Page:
A 12-week pilot partnership between the Alberta Sheriffs and the Calgary Police Service (CPS) will begin in late February to help deter and respond to crime and social disorder.
The addition of 12 Alberta Sheriffs will allow existing CPS beat and bike teams to increase their visible presence in the inner-city neighbourhoods where they operate, as well as provide officers with more opportunities to respond to community concerns, helping keep communities safe while treating mental health and addiction as health-care issues.
“People in Calgary deserve to feel safe in their homes and in the places where they work and visit. This initiative increases public safety by putting more eyes and ears in neighbourhoods where they’re needed and creates a more visible officer presence that will help deter crime while connecting vulnerable Albertans to the supports they need. As the Calgary task force continues its work to make Calgary safer, it will be vital to continue to explore partnerships and collaborations as a way of addressing complex – and related – issues like crime, homelessness, addiction and mental health.”
“Police services across the province are important partners in implementing recovery-oriented systems of care. With the ongoing roll out of the HealthIM digital tool, and with the Calgary Police Service and Alberta Sheriffs working together to support vulnerable Calgarians, we can continue to treat mental health and addiction as health-care issues while keeping our communities safe.”
The 12 sheriffs assigned to work with the CPS beat teams will be deployed in the downtown core. CPS will use data to identify crime and social disorder hotspots where teams will focus their patrols.
“Our downtown beats and bikes teams are looking forward to being joined by our partners at Alberta Sheriffs to increase the visible policing presence within the downtown area. While we work with our partners in the social sector to address the needs of unhoused Calgarians, we also want to ensure our downtown is a welcoming place for all and that people feel safe and supported while travelling in and around our city.”
While officers will respond to criminal activity when needed, the goal of the CPS beat and bike teams is to increase community safety by preventing crime and using alternatives to enforcement when possible. This could mean proactively engaging with people in a neighbourhood to identify safety concerns or referring people in crisis to a community agency that could help them.
“Like officers in other agencies, members of the Alberta Sheriffs chose a career in law enforcement out of a desire to serve and protect the community. We welcome and embrace this opportunity to work alongside our partners at the Calgary Police Service, and we hope to bring a reassuring and visible presence to people in the city.”
The sheriffs’ deployment is scheduled to start on Feb. 27 and finish on May 31. The sheriffs and Calgary police will then evaluate the project before deciding on any next steps.
“Through many conversations with Calgarians and the business community, we have clearly heard the need to take further action around public safety. We appreciate the province's short-term support to reinforce Calgary Police Service efforts in our city centre. These additional resources will help connect people to the services they require, creating a safer, more supportive environment for all.”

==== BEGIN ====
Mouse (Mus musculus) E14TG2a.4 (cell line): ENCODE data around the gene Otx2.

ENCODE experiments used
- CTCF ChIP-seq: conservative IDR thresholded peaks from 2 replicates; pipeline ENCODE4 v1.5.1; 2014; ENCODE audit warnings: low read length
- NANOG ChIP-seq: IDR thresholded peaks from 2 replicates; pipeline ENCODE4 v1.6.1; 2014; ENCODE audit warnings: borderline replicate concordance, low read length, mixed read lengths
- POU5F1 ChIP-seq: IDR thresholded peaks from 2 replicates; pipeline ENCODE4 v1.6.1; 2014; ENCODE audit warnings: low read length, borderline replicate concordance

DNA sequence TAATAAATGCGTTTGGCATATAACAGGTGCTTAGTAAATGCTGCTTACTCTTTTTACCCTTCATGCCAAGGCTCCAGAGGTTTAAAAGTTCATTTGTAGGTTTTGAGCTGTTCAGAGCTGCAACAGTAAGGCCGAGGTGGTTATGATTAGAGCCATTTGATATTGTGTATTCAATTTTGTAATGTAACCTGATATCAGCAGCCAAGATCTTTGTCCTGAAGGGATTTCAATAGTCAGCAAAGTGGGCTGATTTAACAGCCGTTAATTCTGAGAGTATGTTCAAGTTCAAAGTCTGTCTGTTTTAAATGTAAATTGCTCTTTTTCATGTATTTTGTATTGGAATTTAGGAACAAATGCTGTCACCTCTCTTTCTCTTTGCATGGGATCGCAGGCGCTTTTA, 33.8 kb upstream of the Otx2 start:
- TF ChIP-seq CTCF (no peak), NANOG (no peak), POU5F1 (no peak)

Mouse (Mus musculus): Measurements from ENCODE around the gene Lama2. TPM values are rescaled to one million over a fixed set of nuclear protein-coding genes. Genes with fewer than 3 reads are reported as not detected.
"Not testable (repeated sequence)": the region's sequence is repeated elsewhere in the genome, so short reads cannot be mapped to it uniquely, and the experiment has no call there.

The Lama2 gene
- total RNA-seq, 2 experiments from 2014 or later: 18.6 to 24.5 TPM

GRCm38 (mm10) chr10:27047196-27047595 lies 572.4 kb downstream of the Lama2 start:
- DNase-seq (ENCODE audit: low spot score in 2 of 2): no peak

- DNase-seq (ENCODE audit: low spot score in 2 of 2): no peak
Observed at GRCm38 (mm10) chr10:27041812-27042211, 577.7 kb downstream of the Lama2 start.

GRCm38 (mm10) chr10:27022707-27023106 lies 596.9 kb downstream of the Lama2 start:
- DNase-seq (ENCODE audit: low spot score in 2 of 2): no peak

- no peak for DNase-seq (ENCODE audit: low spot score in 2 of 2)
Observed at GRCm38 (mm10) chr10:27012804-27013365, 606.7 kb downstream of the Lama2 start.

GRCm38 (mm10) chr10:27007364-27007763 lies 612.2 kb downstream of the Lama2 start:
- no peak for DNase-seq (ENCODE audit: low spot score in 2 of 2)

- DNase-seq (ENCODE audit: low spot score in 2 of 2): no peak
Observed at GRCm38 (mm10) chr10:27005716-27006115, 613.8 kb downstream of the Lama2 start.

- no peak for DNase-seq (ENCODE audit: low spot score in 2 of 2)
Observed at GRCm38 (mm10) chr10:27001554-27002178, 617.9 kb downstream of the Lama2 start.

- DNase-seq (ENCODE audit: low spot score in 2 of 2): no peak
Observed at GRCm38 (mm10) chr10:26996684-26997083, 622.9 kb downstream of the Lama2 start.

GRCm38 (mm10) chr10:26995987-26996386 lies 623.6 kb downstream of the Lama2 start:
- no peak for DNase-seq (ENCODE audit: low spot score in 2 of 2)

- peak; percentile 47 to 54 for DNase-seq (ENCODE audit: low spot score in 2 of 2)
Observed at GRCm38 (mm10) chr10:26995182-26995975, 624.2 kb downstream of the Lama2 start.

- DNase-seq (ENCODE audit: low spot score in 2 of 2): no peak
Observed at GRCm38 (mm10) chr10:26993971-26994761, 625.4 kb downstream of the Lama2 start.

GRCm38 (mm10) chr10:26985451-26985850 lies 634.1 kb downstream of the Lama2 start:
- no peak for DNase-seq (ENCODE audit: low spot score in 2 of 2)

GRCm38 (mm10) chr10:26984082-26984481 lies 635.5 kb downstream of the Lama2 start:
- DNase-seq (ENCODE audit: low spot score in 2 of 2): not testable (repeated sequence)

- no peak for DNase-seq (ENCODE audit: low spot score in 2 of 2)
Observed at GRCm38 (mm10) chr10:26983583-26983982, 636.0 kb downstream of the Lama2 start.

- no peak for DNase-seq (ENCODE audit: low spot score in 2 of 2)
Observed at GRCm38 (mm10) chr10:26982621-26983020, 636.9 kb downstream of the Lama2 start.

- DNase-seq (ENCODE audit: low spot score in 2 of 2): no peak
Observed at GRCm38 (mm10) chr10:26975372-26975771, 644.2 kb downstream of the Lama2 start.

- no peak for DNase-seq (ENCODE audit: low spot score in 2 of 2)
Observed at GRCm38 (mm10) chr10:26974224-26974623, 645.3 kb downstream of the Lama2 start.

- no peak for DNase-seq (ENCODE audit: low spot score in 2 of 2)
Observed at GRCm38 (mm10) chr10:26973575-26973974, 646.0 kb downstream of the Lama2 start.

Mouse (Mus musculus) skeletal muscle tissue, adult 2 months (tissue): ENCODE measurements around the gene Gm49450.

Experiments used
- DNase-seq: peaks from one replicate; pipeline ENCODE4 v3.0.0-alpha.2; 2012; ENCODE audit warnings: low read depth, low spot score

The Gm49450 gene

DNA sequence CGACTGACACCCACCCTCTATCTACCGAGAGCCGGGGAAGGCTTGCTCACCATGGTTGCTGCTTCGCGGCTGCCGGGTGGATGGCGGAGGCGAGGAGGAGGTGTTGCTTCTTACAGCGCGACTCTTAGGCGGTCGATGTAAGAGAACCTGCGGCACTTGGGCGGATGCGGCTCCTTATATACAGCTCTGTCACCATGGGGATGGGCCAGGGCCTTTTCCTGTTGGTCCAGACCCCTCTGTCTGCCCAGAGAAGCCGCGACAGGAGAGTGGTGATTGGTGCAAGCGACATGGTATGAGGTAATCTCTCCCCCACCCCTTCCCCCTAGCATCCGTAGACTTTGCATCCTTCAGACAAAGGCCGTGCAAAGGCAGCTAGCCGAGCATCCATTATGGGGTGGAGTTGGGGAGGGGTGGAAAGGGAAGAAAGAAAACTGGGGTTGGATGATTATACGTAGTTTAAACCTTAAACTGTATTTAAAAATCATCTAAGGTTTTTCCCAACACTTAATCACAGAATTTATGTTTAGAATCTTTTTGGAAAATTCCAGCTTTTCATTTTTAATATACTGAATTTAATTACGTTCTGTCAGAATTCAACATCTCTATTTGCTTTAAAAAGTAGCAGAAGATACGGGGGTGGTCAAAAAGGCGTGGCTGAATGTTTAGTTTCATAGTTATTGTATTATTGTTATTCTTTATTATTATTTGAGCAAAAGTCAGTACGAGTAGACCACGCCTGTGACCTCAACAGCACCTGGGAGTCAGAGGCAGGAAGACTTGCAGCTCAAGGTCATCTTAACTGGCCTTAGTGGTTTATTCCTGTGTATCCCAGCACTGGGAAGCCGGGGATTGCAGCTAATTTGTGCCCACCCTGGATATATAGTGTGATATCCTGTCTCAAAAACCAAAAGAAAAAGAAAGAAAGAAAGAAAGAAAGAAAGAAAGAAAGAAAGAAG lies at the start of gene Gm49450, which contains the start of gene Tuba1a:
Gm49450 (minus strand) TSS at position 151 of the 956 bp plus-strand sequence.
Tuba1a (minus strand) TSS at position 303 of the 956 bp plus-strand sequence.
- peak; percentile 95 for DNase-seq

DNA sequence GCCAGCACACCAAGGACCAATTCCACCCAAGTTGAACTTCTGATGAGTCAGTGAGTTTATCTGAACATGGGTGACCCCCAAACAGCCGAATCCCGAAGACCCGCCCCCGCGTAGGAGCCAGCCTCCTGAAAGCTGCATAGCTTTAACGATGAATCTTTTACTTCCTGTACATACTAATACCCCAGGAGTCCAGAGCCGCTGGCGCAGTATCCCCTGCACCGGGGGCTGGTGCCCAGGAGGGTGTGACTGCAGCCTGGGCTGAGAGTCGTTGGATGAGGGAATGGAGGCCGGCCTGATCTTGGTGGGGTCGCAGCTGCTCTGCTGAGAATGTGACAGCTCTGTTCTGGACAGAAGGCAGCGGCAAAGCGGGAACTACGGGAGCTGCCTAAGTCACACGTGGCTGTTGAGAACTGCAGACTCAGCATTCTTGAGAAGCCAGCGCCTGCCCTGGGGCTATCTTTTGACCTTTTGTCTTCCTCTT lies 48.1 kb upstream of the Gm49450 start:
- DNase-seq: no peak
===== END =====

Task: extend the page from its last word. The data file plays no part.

Supporting police officers when responding to emergency mental health calls
Alberta’s government continues to work with Calgary Police Service and other local police services to address mental health and addiction as health-care issues while keeping communities safe. To help improve police response to mental health calls and people in crisis, Alberta’s government continues to expand the provincial rollout of the HealthIM system. This innovative system is already in place in Edmonton, Lethbridge, Medicine Hat and Camrose, as well as the RCMP’s west and central divisions. HealthIM will be available to Calgary Police Service later in 2023.
This digital tool equips police officers with evidence-based resources and information to better assess the needs of someone experiencing a mental health crisis. Through HealthIM, officers have access to de-escalation techniques, a mental health risk screening tool and information sharing with health facilities and community-based services.
In December 2022, Alberta’s government established two cabinet task forces to bring community partners together to address the issues of addiction, homelessness and public safety in Calgary and Edmonton. The two Public Safety and Community Response Task Forces are responsible for implementing $187 million in provincial funding to further build out a recovery-oriented system of addiction and mental health care. The initiatives being implemented are part of a fair, firm and compassionate approach to keeping communities safe while treating addiction and mental health as health-care issues.
- Alberta Sheriffs are peace officers and those involved with the pilot project are being temporarily reassigned as part of their regular duties, which include specialized roles and areas of jurisdiction, such as: traffic enforcement and commercial vehicle safety on provincial highways, conservation law enforcement, Safer Communities and Neighbourhoods teams investigating problem properties, prisoner escort and security at provincial courthouses, and security at the Alberta legislature.
- Sheriffs’ participation in the pilot project is covered by the organization’s existing budget.
- Almost $2.4 million over three years is supporting the provincial implementation of HealthIM.
- Albertans struggling with opioid addiction can contact the Virtual Opioid Dependency Program (VODP) by calling 1-844-383-7688, seven days a week, from 8 a.m. to 8 p.m. daily. VODP provides same-day access to addiction medicine specialists. There is no wait-list.